Psalm 13, written by David, neatly divides into three stanzas. First, David asks a question, then he makes an accusation, and finally, he resolves to sing. The first stanza consists of 5 lines, the accusation is 4 lines, and the song is 3 lines. As one commentator put it, Psalm 13 “casts up constantly lessening waves, until it becomes still as the sea when smooth as a mirror.”

David doesn’t record the circumstantial occasion for this Psalm. We don’t know if it was sickness, betrayal, or his own sin. That’s because the focus of this Psalm is on the apparent absence of God in David’s life. Worse than any other suffering is the suspicion that God has willfully turned his face away from David. He doesn’t ask, “Why are you hidden,” but, “Why are you hiding?” (v. 1)

This spiritual desolation has been prolonged. “How long” occurs 4 times. His mind is racing like a car with a stuck accelerator, and there’s no end in sight. (v. 2)

Three petitions are asked in rapid-fire succession: consider me, answer me, light up my eyes. If God doesn’t intervene there is no hope for David. (v. 3)

And, if David goes down, this will be a stain on God’s promises. David is not just a Christian, he’s the anointed king placed on the throne by Yahweh. There is more at stake than David’s life if the enemy shakes him. If the Philistines took the judge, Samson, to grind their grain, what will they do to David if God doesn’t deliver? (v. 4)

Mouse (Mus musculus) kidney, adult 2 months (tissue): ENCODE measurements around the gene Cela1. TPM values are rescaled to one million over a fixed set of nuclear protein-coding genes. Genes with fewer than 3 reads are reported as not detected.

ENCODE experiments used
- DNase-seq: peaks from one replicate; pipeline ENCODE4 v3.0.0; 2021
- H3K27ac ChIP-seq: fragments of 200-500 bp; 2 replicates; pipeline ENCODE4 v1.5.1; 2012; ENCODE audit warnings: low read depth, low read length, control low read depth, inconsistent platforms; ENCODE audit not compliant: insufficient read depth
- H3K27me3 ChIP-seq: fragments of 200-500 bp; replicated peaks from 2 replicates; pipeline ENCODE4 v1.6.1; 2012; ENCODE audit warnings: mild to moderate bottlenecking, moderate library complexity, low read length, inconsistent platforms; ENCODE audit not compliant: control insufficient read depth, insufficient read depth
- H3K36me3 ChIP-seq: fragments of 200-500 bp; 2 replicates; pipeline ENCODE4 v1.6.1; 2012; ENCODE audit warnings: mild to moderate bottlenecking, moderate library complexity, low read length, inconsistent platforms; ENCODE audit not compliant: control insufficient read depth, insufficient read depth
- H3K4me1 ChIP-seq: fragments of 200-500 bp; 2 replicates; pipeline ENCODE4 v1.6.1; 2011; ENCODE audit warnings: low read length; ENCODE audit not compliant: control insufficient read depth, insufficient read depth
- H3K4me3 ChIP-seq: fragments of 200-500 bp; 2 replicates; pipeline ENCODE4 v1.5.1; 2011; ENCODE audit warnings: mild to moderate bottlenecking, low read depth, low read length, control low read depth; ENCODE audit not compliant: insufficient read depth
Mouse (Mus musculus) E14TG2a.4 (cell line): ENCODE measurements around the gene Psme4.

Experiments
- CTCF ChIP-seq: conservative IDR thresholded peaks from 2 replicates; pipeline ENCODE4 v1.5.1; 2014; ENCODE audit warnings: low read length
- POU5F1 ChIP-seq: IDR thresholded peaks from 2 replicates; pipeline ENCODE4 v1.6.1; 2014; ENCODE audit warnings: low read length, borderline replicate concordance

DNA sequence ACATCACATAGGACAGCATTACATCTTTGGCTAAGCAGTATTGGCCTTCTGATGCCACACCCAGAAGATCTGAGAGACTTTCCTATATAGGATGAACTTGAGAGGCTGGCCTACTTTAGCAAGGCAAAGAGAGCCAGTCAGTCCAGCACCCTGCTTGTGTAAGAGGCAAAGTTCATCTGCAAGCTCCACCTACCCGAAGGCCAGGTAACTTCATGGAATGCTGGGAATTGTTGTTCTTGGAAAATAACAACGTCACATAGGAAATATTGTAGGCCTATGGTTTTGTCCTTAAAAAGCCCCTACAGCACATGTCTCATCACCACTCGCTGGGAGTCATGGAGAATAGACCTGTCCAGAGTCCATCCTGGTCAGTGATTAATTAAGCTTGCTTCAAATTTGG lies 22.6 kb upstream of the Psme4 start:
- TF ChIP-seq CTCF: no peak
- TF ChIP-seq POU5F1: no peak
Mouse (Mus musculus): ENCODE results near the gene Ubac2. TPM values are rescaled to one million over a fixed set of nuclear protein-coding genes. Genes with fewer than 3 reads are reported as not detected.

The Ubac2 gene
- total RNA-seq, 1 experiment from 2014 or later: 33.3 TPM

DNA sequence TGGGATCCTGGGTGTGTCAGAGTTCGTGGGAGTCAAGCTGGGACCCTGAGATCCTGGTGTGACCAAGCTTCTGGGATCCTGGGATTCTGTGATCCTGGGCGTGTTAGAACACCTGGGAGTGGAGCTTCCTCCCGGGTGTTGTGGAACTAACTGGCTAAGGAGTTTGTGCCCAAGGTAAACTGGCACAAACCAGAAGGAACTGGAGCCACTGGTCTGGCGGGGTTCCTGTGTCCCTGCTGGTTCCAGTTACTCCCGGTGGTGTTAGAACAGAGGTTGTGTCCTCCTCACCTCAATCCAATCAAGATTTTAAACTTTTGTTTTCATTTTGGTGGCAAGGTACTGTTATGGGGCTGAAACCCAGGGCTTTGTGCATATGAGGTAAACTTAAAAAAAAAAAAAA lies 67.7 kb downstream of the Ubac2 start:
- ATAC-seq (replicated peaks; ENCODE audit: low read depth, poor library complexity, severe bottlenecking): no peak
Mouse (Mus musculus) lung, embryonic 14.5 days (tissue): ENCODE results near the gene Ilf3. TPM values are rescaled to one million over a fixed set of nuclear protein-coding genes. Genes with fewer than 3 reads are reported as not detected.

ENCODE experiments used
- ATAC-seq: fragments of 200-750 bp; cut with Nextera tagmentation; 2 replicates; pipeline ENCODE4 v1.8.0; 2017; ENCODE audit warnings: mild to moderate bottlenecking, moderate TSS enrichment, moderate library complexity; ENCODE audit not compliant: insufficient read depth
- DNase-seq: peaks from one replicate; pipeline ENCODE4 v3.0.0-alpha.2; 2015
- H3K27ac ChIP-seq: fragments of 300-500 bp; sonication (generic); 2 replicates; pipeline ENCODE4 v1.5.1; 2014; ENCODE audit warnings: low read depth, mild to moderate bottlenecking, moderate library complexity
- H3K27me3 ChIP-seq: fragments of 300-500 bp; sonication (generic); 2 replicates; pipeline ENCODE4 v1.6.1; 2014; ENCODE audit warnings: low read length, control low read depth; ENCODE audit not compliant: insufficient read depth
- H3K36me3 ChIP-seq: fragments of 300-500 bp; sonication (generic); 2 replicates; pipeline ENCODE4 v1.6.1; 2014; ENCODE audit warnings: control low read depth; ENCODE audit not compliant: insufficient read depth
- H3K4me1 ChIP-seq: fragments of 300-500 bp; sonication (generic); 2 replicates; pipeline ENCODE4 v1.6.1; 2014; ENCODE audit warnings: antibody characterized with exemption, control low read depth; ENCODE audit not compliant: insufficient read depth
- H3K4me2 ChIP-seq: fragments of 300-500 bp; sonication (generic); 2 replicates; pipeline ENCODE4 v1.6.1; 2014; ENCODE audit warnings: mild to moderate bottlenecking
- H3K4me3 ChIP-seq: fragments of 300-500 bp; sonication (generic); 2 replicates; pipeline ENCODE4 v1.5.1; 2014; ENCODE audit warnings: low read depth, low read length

We don’t know how much time elapses in David’s life between the despair of verses 1-4 and the renewed hope of verse 5 & 6, and we ought not to assume that David’s circumstances changes as quickly as we can read the Psalm. It’s likely that the single space between the period of verse 4 and the word “But” initiating verse 5 represents months or perhaps even years of David’s life.

But now, like a ship’s captain who has come through the hurricane of depression, David is radioing back to us a chart by which we too can safely endure the storm of anxiety. We do so by remembering God’s faithfulness and singing in hope of his deliverance. (v. 5-6)